Zantac Injuries and Harm
These lawsuits focus on the presence of NDMA (also known as N-Nitrosodimethylamine), a known carcinogen, in Zantac and ranitidine formulations. Numerous studies have shown that NDMA causes cancer in animals (including stomach, intestinal, and colon cancer) and is likely to pose health risks to patients. NDMA has been classified as a probable human carcinogen by the Environmental Protection Agency (“EPA”) and International Agency for Research on Cancer (“IARC”). It is not believed that NDMA in Zantac or ranitidine is due to contamination from the manufacturing process. Instead, it is believed that NDMA is present due to a defective design of the drug where the drug molecules break down in a patient’s body and NDMA is created as a part of that process combined with the processing of food in a patient’s stomach. The biological explanation for this chemical process is complex but relates to the pH levels in the stomach and levels of nitrites. NDMA is also believed to be a mutagen, so it can cause changes in animal and human cells, which may lead to tumors and cancer.
Epidemiological studies relating to NDMA exposure in humans have shown an increased risk of certain cancers including colorectal, gastric, and digestive tract cancers. These studies were not specific to ranitidine or Zantac products, but are of concern. There have also been a few published studies in the past that have raised concerns about the potential risks that patients might face with chronic use of ranitidine and Zantac, including possible association with an elevated risk of bladder cancer, stomach cancer, and other digestive tract cancers, although more study is warranted. That these threshold safety questions remain decades after Zantac and ranitidine were first marketed and ingested by patients is one of the primary liability issues that will be the focus of the pending individual lawsuits and class action cases. There are also allegations in the lawsuits that some studies relied upon by the drug companies were designed in a manner to avoid detecting early signs of the presence of excessive levels of NDMA and potential signals of an unacceptable risk of cancer for patients.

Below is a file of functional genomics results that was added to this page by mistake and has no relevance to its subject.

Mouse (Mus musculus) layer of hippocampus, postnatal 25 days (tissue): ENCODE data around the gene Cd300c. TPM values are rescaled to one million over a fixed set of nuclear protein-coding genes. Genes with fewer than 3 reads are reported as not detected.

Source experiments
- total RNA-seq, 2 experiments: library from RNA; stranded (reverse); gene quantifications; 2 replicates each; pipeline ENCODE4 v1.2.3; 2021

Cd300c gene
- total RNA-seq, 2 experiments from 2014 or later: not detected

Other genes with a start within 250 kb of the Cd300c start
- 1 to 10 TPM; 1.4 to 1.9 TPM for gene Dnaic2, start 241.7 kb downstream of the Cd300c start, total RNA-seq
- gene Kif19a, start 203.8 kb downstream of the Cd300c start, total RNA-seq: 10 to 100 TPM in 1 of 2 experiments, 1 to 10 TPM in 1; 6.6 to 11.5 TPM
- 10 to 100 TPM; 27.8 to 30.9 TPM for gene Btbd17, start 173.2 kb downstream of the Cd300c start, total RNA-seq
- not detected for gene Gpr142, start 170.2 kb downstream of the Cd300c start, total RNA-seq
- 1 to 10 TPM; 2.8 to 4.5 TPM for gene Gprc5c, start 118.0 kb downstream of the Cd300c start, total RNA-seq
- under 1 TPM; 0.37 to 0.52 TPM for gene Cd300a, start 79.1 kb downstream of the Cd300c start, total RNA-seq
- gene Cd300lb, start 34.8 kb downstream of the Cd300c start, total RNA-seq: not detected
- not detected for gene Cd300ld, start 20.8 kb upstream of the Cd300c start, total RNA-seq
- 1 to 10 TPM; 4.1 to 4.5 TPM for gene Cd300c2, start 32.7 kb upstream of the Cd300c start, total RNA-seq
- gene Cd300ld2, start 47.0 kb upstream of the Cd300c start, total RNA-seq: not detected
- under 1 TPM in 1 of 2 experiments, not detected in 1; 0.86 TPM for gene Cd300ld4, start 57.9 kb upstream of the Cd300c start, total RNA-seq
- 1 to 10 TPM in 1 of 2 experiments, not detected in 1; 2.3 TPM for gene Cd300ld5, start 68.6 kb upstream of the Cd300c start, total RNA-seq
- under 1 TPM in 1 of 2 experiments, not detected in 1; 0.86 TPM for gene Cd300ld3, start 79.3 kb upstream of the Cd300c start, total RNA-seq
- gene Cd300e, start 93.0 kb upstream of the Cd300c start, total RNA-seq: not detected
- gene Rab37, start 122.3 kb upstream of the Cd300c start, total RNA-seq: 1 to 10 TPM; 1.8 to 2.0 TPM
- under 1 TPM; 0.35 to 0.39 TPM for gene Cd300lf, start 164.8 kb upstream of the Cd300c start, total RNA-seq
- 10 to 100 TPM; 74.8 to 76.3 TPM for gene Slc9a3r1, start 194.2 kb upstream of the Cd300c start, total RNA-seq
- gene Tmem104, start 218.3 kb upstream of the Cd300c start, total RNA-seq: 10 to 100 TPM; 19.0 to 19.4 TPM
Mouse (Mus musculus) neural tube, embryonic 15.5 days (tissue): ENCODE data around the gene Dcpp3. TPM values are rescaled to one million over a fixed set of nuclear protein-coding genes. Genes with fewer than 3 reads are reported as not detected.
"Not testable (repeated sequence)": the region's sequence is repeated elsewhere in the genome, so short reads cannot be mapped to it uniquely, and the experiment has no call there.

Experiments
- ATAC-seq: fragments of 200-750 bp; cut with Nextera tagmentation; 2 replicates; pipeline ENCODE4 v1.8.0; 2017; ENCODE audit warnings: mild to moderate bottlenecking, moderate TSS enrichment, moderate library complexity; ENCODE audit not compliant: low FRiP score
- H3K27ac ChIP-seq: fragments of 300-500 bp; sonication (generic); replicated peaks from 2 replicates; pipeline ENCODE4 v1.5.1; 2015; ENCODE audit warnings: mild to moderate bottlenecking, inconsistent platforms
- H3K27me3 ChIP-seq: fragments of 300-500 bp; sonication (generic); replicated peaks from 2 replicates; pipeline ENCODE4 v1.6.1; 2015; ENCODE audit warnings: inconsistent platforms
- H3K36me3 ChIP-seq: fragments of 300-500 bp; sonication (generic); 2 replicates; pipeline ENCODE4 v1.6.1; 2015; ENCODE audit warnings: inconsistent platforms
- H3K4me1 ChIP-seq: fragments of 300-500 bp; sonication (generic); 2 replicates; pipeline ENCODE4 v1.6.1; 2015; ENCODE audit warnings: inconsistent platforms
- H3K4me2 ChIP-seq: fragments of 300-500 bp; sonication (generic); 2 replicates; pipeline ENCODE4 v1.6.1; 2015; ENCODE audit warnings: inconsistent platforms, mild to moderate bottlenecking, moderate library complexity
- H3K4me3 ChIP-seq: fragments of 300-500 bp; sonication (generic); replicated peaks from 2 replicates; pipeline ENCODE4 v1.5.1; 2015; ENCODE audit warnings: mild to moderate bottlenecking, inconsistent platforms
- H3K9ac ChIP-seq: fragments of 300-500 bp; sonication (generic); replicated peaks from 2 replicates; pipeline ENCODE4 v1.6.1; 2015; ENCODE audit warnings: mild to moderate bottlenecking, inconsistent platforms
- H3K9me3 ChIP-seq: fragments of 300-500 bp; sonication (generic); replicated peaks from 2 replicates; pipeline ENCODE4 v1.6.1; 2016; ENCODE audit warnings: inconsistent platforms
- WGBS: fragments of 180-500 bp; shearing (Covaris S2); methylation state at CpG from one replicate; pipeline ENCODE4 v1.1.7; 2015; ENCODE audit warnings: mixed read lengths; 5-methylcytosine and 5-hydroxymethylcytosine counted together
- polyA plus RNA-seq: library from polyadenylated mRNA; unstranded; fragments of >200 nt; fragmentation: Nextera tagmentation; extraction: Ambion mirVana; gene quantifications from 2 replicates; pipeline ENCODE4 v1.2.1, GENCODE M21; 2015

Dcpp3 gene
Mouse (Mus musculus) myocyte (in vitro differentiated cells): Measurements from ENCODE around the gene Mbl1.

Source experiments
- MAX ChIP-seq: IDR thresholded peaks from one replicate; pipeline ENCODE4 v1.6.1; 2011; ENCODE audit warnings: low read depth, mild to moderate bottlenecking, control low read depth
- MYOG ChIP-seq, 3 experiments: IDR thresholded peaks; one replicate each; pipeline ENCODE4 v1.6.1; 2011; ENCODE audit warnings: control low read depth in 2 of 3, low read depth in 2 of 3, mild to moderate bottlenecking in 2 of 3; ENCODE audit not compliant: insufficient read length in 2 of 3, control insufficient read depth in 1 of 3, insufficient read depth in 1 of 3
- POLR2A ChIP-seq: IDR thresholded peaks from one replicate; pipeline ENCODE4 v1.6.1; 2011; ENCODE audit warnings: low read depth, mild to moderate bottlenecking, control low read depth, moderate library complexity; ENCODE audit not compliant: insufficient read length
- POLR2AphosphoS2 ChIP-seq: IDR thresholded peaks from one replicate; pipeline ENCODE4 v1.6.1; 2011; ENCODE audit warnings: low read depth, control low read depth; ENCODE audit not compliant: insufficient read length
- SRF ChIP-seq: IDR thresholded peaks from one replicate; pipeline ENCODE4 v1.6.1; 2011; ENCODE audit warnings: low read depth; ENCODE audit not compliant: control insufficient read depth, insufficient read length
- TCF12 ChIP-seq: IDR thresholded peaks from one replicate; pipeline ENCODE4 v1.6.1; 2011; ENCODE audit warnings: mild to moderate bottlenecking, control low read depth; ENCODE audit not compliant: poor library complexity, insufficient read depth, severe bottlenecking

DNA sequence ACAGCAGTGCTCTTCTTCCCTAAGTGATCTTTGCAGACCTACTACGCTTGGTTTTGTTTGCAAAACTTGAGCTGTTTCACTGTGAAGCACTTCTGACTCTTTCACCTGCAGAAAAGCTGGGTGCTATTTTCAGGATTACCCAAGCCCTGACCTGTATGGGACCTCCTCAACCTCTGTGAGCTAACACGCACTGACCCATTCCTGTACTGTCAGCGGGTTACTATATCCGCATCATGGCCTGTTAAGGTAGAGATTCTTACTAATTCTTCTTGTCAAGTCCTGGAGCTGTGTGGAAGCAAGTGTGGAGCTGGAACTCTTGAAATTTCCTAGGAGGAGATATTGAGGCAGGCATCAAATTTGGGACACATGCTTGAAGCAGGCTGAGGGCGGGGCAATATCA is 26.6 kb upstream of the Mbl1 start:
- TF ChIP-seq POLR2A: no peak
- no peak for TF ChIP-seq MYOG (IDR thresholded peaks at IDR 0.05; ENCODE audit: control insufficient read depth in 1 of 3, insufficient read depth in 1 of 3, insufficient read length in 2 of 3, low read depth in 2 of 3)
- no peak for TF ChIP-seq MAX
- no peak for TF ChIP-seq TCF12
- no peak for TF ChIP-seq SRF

If you have ingested Zantac or ranitidine products in the past and have developed colon, stomach, bladder, or digestive tract cancer, you may have a claim against the manufacturers and retailers of these products. The defective drug lawyers at Searcy Denney Scarola Barnhart & Shipley have decades of experience in litigating claims involving substandard, dangerous or recalled drugs and are available to consult with you regarding your potential claims.